This wine comes from a trio of renowned vineyards, each with ideal microclimates for their varieties. To preserve freshness and natural acidity with richness and a silky texture, we keep the grapes partially shaded from the summer sun. Planted in 1982 on the Wahluke Slope, we source sémillon from the oldest block of Rosebud Ranch, in an area that benefits from diurnal swings of up to 50 degrees. We also source sémillon from legendary winegrower Dick Boushey’s Boushey Vineyard—a cooler site in Yakima Valley. Our aromatic muscadelle and sauvignon blanc come from nearby Lonesome Spring Ranch.
Vintage & Harvest:
2015 began with a very warm February and March, followed by abundant heat from mid-May to late June. To address the early season heat, which spurred the vines to an early start, we tailored our irrigation, crop size and shading to the needs of the vineyards. From July on, the weather returned to seasonal averages, allowing us to fine-tune our viticulture in the run-up to harvest. Though harvest was our earliest ever, thanks to knowledge gained from other warm vintages, the quality of the fruit was exceptional. With an eye toward acid levels (as opposed to sugars) we harvested our Lonesome Spring sauvignon blanc on August 24th at 22.5 ̊ Brix, with the site’s muscadelle coming in on September 2nd at 24.5 ̊ Brix. Our old-vine sémillon from Rosebud Ranch was picked on August 20th at 24.5 ̊, while our sémillon from the famed Boushey Vineyard was picked on August 26th and September 4th at 24.3 ̊ and 22.8 ̊ Brix.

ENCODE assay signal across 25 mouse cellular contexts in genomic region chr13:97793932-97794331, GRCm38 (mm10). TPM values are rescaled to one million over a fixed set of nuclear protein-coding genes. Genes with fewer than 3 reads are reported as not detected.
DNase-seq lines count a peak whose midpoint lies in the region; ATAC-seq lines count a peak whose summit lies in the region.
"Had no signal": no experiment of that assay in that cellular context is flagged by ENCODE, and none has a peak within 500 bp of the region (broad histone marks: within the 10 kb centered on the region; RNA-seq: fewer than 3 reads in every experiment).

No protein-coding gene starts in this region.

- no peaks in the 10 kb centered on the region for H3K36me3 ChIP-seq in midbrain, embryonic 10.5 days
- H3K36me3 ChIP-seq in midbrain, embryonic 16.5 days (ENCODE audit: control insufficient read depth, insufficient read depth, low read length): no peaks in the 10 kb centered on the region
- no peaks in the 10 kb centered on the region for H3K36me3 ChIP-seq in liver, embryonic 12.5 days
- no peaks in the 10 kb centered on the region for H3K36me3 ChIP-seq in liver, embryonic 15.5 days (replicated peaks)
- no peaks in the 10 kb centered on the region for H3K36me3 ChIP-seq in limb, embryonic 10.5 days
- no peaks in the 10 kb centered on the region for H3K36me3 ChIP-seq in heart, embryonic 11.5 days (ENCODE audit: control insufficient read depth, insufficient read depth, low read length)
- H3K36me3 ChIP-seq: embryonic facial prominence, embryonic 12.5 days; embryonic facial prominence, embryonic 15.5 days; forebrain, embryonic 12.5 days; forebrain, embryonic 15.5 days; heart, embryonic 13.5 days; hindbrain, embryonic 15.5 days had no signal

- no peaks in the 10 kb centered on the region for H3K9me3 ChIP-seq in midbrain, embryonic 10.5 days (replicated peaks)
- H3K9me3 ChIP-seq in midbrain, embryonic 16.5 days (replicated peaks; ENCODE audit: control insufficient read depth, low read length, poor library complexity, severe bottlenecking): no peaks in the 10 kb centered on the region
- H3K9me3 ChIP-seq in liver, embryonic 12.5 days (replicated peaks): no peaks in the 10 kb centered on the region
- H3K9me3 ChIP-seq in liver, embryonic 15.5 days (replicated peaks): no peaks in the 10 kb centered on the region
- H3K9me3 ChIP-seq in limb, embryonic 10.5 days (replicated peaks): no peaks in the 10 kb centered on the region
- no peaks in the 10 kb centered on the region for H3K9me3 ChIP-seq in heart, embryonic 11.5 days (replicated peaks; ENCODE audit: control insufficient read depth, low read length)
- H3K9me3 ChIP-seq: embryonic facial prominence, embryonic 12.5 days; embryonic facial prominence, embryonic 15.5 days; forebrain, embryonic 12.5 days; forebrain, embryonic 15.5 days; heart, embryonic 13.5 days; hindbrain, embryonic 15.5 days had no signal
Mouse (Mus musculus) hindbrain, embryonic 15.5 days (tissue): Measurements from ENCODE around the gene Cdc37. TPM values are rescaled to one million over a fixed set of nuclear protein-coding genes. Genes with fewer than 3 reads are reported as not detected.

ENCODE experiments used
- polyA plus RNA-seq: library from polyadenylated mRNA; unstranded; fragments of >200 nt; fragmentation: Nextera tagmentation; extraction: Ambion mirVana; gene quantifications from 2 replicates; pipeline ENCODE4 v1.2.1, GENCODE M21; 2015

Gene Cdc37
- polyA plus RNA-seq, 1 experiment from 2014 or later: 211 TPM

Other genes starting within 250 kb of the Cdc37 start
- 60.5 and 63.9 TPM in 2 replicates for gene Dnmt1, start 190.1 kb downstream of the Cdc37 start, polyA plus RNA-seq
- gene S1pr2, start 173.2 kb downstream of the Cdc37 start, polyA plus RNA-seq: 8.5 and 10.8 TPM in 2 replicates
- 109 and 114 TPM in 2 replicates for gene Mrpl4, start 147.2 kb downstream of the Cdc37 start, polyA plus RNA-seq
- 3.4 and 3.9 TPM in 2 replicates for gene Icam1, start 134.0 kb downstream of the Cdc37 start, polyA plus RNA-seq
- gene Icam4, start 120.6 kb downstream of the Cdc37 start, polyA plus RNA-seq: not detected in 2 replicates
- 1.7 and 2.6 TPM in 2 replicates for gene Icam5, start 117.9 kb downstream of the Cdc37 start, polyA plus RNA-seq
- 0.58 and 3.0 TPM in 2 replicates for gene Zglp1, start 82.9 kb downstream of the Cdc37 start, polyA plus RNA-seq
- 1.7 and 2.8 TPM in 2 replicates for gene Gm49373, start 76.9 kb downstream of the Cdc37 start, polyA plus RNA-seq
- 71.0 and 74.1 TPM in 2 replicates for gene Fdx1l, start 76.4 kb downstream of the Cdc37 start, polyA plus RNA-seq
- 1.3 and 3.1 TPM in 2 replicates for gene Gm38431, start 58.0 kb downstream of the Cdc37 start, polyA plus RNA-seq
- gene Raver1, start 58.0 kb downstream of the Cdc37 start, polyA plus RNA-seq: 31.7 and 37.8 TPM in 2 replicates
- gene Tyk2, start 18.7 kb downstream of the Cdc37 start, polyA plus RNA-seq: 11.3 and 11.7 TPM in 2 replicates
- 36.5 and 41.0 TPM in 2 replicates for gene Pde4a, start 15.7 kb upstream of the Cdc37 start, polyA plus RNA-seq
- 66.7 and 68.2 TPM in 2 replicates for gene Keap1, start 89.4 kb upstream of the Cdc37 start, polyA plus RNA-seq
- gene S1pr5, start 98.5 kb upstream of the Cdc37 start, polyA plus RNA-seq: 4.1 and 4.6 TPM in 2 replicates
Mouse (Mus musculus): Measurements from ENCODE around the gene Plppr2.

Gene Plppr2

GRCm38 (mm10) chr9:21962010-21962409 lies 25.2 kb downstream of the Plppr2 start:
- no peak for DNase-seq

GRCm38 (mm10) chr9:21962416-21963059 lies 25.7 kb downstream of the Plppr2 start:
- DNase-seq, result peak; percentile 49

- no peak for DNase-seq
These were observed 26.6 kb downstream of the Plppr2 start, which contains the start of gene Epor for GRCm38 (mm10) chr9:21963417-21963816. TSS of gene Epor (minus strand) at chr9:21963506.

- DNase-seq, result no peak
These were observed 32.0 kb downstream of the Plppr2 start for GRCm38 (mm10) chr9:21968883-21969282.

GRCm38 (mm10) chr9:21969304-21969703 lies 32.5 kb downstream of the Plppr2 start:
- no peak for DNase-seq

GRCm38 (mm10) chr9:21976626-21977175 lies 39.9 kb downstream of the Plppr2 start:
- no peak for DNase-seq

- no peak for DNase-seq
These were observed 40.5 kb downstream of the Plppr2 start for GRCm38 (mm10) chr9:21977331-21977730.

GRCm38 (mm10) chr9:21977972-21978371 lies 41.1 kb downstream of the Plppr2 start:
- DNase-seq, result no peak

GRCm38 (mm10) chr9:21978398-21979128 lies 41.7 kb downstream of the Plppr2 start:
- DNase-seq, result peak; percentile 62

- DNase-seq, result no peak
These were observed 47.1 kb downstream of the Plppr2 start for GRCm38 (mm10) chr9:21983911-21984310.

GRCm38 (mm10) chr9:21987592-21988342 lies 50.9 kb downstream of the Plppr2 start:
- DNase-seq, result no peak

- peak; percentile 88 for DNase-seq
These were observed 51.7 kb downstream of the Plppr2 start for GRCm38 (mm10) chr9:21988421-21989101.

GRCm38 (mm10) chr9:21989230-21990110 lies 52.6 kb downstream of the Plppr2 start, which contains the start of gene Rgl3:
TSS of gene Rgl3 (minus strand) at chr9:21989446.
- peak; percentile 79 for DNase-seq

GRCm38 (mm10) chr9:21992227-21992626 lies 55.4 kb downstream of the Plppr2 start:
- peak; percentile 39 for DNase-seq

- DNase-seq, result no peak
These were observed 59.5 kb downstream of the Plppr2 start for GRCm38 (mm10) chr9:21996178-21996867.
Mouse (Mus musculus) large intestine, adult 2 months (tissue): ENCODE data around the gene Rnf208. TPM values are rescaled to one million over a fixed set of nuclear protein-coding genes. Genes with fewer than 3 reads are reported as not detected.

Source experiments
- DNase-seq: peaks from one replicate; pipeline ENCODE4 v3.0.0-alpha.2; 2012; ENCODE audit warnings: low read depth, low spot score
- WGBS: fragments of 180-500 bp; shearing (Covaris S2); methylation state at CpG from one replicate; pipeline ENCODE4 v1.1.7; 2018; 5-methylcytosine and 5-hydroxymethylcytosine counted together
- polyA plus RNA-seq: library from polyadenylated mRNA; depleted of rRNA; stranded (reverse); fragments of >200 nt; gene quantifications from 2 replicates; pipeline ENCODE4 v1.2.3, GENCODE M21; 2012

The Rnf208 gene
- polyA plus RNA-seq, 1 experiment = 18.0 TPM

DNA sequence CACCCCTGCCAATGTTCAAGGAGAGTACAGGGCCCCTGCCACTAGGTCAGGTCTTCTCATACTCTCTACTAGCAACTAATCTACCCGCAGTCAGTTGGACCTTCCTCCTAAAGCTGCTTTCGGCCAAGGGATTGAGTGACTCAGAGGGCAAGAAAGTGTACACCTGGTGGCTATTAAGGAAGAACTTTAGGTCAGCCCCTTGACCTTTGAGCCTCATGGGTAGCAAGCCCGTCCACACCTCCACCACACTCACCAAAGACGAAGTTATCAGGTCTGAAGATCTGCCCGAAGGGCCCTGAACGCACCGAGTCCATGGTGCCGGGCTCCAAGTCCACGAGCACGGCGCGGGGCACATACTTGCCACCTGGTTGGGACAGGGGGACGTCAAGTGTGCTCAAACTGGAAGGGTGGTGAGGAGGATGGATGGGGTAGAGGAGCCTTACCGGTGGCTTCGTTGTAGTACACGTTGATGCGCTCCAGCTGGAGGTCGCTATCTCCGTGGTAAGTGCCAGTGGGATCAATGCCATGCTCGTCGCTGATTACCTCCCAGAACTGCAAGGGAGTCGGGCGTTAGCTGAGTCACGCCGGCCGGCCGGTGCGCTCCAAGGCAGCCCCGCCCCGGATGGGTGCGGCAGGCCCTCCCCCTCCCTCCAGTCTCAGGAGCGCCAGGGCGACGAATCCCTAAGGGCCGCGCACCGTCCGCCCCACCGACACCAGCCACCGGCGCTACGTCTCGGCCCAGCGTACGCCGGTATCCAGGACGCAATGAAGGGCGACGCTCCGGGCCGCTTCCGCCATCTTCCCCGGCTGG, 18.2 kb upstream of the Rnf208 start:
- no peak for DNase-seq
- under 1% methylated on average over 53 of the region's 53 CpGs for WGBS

Each small harvest was sorted by hand at the winery after hand picking and vineyard sorting. To preserve acidity, fresh fruit and floral purity in the warmer 2014 vintage, 95% of the grapes were whole-cluster pressed. Fermentations were done in both Nomblot concrete tanks and old Bordeaux barrels, with aging on lees to enhance texture and aroma. The wine was blended in the early summer from our best barrels and tank wine, and represents 45% barrel aging and 55% concrete, with a very modest 3% new oak. To further preserve acidity and varietal character, only 60% of the wine underwent malolactic fermentation, and the wine was not cold stabilized. As a result, if stored exceedingly cold, it may shed natural tartaric crystals.